Cemeteries in the Gilsum Area
Benjamin Ware, his three wives, and three of his daughters who died young are buried at Vessel Rock Cemetery. The cemetery is south of Vessel Rock, about a tenth of a mile from Vessel Rock Road. Our local guide to Benjamin’s cellar hole, Terry Mark, kindly helped us out on our trip to the cemetery by offering his truck bed as a means of transportation for part of our group over the rough trail from the main road to the cemetery. We left our cars near a modern home, then rode or walked past a swampy pond and into the woods.
The group of Ware descendants, pictured above, are standing by the grave of Benjamin Ware. His second wife, Martha Chapin Ware, is buried on the left and his third wife, Fanny Willis Ware, is buried on the right. Martha’s stone is broken and the top of the stone with her name is now in front of the stone.
According to Hayward’s History, the land for Vessel Rock Cemetery was purchased from Simon Baxter in 1810, but a one-half acre plot was first used as a burying ground in 1804 when Justus Hurd, Benjamin’s wife’s grandfather, became the first to be buried there. In 1810 and 1811, terrible years for Benjamin, he buried his wife, Huldah Wilcox Ware, and two young daughters, 8-year-old Mariah and 6-year-old Statira.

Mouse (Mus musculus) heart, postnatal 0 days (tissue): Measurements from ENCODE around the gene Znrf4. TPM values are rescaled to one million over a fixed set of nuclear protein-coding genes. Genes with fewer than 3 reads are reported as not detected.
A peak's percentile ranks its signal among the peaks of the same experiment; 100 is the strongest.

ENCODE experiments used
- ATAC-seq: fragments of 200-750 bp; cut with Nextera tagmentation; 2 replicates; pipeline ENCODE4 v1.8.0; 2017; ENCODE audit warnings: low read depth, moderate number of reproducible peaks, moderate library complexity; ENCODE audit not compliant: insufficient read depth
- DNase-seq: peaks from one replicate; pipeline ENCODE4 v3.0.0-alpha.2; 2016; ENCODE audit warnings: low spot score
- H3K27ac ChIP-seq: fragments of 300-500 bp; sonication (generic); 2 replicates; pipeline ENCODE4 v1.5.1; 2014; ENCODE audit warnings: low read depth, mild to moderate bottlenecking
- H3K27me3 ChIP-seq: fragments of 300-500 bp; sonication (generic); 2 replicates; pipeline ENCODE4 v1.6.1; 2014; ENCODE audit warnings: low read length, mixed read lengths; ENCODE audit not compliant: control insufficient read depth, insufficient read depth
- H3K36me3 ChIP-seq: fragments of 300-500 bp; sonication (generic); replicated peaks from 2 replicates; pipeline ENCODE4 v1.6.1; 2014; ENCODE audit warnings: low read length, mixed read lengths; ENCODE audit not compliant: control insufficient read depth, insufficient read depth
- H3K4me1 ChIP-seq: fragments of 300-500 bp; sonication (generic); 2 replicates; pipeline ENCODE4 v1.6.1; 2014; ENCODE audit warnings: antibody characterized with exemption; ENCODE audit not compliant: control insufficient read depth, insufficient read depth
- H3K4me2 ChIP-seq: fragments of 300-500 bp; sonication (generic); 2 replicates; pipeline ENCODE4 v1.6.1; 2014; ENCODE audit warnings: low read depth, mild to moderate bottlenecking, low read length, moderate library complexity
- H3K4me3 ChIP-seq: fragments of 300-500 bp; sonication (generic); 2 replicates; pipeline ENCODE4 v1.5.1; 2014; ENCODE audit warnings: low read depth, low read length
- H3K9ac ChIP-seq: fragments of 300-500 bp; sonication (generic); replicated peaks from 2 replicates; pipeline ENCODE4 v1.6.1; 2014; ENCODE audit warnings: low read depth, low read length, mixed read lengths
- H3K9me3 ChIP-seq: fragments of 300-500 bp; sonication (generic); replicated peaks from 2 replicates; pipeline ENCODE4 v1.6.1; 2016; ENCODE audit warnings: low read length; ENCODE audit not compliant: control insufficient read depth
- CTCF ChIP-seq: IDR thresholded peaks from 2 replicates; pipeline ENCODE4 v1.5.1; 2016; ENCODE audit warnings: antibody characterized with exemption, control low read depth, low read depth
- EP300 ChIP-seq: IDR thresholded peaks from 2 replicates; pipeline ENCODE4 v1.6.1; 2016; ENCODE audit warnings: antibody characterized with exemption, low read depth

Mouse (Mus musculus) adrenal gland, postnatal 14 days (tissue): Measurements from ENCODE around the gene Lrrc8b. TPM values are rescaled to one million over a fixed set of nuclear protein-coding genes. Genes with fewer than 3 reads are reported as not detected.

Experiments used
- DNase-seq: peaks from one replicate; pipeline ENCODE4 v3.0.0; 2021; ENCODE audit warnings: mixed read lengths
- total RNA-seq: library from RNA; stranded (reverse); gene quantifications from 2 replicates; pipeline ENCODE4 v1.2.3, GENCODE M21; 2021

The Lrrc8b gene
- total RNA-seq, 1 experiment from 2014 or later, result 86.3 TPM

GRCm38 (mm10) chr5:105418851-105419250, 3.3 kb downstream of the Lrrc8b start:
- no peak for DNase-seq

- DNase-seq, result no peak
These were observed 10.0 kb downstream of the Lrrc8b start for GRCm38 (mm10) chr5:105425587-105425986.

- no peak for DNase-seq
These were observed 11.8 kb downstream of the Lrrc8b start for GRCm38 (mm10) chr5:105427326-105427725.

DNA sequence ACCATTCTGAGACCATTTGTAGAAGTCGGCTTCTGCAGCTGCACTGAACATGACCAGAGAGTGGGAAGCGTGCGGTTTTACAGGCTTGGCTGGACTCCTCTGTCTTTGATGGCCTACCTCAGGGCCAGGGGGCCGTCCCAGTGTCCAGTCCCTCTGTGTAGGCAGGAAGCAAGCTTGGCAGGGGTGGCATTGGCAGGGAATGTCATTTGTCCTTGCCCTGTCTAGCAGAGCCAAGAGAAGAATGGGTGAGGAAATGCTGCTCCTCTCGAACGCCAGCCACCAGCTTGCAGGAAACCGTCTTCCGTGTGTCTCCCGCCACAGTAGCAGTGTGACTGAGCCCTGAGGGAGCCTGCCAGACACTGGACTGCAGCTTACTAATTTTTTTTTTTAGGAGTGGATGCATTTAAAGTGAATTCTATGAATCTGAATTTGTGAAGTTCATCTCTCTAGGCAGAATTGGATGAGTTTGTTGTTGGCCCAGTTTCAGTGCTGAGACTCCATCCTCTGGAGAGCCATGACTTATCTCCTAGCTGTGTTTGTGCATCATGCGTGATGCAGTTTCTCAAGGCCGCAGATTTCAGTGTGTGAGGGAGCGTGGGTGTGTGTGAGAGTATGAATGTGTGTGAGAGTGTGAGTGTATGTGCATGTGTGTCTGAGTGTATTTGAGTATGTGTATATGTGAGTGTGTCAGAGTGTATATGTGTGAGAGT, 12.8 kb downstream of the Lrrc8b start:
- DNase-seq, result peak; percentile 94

Our first sight of the cemetery was a stone wall running along the rise of the ground where the graves are located. Part of the wall was a higher mound of stone with a heavy door. The door covered a hole dug into the side of the hill, but we were unable to enter it. This manmade vault has been described very well by our cousin, Patricia Olmstead, in her notes from her trip to Vessel Rock Cemetery in 1982. At that time there was no door and she was able to enter the vault. She described it as follows: “….where the wall dropped down to the lower level was a crypt-like structure – a room about as big as a medium sized bedroom. It has an arched top to it, vaulted construction. You can stand up straight inside (dark though), made of mortared stones….I learned later that this was for wintertime storage of bodies until ground could be dug for the graves. And, this was locked, having been constructed to maintain the bodies and keep them from being robbed by the students from Dartmouth College, who used them for their anatomy classes.”